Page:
Since the Divertimento was written in 1939 when Bartok was acutely aware of the imminent world war, his anxiety may well have found an expression in the second movement. No tonal center is established at the beginning of the Mollo adagio. The opening is vague, yet the quaver movement in the bass proceeds relentlessly. The violins move around the notes for which they are searching but fail to realize their importance when they have found them. The darkness expressed by the music is not unlike that of an aria in Handel's Messiah ("the people that walked in darkness have seen a great light"). The search, interrupted by four fortissimo chords, continues, and it is only at the end that the first and last note (C-sharp) reveals itself as the tonal center in which the music finally comes to rest.
The short rising and descending scales at the beginning of the last movement introduce the principal theme of the finale, but they also play an important part in the development. In spite of the earthy tunes and rhythms, the different instrumental parts enjoy a remarkable independence, and the repeated return of the first theme establishes a satisfying musical form. The end is as exciting as that of Bartok's last orchestral work, the Concerto for Orchestra.
Symphony No. 5 in B-flat major........Franz Schubert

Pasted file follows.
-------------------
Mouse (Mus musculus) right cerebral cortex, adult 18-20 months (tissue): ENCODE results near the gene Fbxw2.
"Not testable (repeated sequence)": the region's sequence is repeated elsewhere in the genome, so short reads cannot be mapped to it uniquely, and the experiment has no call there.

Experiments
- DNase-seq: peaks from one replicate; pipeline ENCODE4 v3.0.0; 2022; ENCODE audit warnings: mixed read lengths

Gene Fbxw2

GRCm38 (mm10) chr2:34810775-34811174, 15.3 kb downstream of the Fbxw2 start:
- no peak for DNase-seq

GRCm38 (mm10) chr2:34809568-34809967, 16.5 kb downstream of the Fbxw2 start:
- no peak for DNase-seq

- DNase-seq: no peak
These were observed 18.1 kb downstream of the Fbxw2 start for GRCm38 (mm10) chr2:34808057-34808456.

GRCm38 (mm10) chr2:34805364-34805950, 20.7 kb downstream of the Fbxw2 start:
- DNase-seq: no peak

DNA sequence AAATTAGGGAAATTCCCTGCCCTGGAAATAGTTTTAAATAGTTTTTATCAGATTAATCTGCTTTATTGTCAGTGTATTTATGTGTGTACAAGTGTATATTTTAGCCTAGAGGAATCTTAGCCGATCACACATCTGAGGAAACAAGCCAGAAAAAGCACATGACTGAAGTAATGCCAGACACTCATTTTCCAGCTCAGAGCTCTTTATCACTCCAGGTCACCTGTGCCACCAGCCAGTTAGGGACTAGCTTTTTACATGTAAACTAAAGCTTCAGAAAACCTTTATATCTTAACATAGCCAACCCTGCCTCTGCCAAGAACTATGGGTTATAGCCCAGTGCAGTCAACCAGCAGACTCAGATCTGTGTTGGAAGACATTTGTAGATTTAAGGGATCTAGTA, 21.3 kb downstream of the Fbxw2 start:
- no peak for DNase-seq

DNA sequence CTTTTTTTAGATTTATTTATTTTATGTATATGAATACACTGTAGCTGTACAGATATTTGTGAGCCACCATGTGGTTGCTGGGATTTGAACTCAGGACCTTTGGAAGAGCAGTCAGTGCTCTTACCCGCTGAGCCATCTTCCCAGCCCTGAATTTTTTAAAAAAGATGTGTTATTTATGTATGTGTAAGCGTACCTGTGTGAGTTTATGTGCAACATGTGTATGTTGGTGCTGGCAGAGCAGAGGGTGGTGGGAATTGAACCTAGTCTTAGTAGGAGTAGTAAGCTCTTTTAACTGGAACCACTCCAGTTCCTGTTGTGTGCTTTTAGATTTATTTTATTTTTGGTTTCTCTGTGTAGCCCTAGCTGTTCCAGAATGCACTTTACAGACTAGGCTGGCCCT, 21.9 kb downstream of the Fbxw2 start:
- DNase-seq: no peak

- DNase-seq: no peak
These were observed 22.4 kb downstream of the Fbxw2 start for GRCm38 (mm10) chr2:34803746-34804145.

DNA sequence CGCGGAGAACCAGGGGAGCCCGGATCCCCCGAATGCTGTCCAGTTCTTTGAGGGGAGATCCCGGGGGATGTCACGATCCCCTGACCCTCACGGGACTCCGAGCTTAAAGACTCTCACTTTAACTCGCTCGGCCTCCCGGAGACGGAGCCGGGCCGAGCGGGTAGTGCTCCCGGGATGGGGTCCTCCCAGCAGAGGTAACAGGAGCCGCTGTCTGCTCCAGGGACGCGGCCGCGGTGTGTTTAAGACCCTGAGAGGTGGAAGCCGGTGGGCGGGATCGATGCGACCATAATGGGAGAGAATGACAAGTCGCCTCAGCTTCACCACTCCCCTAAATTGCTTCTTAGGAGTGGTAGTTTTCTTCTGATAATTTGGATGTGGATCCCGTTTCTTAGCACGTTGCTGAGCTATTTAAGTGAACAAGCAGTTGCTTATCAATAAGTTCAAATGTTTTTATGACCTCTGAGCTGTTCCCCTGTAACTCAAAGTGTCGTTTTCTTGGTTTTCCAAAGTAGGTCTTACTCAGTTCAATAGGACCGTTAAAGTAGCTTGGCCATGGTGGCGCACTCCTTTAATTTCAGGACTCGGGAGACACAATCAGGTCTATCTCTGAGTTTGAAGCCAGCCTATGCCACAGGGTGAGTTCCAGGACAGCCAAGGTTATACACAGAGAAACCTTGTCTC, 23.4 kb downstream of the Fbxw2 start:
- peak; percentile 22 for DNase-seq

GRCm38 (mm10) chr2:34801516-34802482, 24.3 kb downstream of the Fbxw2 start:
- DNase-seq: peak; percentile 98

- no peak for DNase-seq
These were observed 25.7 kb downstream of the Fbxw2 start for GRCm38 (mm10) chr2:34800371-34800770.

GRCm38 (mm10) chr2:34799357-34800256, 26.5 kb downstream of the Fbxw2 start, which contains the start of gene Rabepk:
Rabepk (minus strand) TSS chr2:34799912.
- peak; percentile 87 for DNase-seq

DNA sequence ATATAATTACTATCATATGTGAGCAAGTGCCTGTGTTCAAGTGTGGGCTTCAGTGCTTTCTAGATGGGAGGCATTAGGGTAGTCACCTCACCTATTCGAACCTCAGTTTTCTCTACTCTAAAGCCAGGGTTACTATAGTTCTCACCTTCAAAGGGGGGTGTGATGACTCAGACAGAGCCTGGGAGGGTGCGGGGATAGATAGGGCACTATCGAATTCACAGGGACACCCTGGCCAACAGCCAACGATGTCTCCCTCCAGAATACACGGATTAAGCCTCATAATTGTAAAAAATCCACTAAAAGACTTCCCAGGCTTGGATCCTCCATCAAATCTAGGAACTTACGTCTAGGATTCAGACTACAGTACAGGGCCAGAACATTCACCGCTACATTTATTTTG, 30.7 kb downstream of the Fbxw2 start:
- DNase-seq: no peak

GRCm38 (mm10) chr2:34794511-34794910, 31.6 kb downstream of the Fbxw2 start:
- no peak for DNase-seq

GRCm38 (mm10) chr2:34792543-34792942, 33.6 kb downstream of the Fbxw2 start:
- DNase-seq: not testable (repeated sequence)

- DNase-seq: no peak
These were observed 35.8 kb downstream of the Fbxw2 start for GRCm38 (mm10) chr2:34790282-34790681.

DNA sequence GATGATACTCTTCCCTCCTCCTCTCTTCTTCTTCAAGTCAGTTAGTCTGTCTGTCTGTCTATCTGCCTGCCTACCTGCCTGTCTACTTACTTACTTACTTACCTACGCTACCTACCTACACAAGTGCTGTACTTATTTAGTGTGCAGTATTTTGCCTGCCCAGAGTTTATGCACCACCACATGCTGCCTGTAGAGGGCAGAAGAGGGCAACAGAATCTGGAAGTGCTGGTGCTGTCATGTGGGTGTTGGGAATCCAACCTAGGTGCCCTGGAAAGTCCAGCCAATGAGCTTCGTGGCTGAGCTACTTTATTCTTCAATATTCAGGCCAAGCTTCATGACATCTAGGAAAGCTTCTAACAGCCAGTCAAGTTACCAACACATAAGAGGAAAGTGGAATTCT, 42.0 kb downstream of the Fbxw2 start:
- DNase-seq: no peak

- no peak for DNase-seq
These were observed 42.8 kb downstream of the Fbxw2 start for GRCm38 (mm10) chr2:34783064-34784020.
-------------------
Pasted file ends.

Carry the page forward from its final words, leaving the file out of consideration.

(1797-1828)
Schubert wrote his Fifth Symphony when he was only nineteen years old, and had no other ambitions than that the new work should provide an evening's entertainment for his friends. The first public performance of the symphony took place in London in 1873, but it is only since the 1940s that Schubert's early symphonies--and the Fifth in particular--have caught the imagination of the public at large.
Form and content are perfectly matched in Schubert's Fifth Symphony. The orchestration is that of the 18th-century chamber symphony: one flute, oboes, bassoons, horns and strings. In the first movement, the first subject or principal theme is stated in the fifth bar by the violins and echoed a bar later by the celli and basses. Schubert then modulates conscientiously in order to intro?duce his second subject, according to the rules, in the dominant key of F-major. The whole of the exposition is separated from the development by two loud chords which emphasize the conventional double bar line, the joint between the two sections. The melodic nature of Schubert's themes reduces the scope of the development, and the recapitulation follows faithfully the text of the exposition, except for the modulation necessary to bring the second subject back to the home key of B-flat major.
As in all symphonies of Schubert, the second movement is not a slow one. In this case it is an Andante con molo. The mood is lyrical here, and the romantic melodies are extensive enough to allow for a number of those striking harmony changes between light and dark tonalities which are so characteristic of Schubert's music. The third movement is entitled Menuetto, but the tempo in?dication (Allegro molto) proves that it is in fact a Scherzo, it is the most energetic movement of the symphony. The main section is in C-minor, while the typically Viennese "Trio" is in the major mode of the same key. The Finale is once more in B-flat major. As regards the form, it is more ambitious than the third movement since it has two contrasting themes and clearly defined sections, but the pulse is so fast and lively that the joints of the construction never disturb the flow of the music, or, for that matter, the enjoyment of the listener.